how can a proposition be contingent without being possibly true? So, how could God make a proposition contingent without making it possibly true?
    We’re at cross-purposes. I agree that an omnipotent being cannot make proposition contingent without making it possibly true. I was defending the position that he can make a proposition that is in fact a contradiction or at least necessarily false (the S5 inconsistent proposition) contingently true (in system T) and, assuming classical logic, still avoid the explosion of true propositions. It’s the last conjunct that I took you to be denying.

    November 15, 2009 — 10:46
  • Hi Mike,
    Sorry to be a pain, but as far as I can see the only reason why ~(Mp -> NMp) is contingent in T is that (Mp -> NMp) is not a theorem of T and so no contradiction follows. So how can that case be analogous to that of p&~p, which is itself a contradiction?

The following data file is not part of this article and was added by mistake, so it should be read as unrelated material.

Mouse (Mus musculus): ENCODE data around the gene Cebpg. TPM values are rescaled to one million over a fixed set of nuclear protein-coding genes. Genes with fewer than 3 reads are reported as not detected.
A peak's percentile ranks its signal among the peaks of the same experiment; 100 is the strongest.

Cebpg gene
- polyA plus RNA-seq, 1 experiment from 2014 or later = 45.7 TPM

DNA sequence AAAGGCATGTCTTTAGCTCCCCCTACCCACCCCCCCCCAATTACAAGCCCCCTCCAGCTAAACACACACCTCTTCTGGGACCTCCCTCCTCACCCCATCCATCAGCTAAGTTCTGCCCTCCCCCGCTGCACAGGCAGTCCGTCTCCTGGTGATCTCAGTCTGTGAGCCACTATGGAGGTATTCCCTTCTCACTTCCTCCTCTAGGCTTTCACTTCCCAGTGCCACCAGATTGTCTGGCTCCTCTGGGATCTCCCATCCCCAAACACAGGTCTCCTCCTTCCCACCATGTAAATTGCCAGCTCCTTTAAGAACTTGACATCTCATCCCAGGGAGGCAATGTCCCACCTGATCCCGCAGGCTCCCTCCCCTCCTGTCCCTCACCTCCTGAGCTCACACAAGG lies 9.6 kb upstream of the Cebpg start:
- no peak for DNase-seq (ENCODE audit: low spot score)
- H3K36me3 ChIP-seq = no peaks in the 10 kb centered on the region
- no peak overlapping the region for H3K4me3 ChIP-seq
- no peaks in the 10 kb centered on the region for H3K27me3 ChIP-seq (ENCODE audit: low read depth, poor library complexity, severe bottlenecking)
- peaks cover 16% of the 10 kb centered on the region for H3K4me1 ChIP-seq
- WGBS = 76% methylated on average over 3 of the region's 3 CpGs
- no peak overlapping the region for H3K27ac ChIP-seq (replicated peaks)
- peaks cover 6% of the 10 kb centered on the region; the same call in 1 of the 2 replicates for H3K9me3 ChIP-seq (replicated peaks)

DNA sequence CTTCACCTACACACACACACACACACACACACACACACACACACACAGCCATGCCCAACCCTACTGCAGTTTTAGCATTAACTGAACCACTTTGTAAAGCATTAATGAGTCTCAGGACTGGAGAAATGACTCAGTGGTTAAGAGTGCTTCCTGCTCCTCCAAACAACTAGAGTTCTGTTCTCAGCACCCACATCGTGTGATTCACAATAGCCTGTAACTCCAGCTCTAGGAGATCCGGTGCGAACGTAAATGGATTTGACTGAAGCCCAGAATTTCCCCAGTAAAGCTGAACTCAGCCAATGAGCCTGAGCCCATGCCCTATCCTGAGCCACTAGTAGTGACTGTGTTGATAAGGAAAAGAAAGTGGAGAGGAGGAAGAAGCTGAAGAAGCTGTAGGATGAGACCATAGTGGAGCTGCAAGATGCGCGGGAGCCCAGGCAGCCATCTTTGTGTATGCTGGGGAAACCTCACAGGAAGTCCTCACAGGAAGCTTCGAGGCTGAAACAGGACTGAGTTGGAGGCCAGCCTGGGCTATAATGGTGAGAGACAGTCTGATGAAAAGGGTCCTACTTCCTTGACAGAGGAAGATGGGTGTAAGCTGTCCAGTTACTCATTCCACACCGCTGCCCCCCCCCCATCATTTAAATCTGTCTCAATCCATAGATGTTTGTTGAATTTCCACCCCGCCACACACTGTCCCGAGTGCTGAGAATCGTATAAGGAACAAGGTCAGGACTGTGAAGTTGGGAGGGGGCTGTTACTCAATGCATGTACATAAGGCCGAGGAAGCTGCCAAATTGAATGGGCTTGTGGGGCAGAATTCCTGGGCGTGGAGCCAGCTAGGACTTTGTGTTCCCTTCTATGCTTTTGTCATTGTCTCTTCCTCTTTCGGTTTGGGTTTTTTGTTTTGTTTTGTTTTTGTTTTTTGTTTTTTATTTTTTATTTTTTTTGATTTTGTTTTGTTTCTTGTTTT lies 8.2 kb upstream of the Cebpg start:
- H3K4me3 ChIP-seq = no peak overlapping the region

November 17, 2009 — 21:11
  • Mike Almeida

    Gabe,
    The idea is that God makes an inconsistent proposition contingent by determining which is the right logic. If we insist on propositions instantiating p&~p, then God would have to select a paraconsistent logic.

    November 23, 2009 — 10:00
  • An excellent short response to this claim. I personally was one who believed that God could do the logically impossible for quite some time. I recommend Stephen E. Parrish’s book “God and Necessity” for a fairly solid rebuttal of this view. Basically, he states that God is the greatest possible being. As such, God is omnipotent. But omnipotence entails that the being is capable of anything. A square circle, however, is literally nothing, so it doesn’t mean anything to say that any being can create it. I’d like to respond in greater depth but I need to run!

    November 23, 2009 — 18:23
  • Mike Almeida

    J.W.,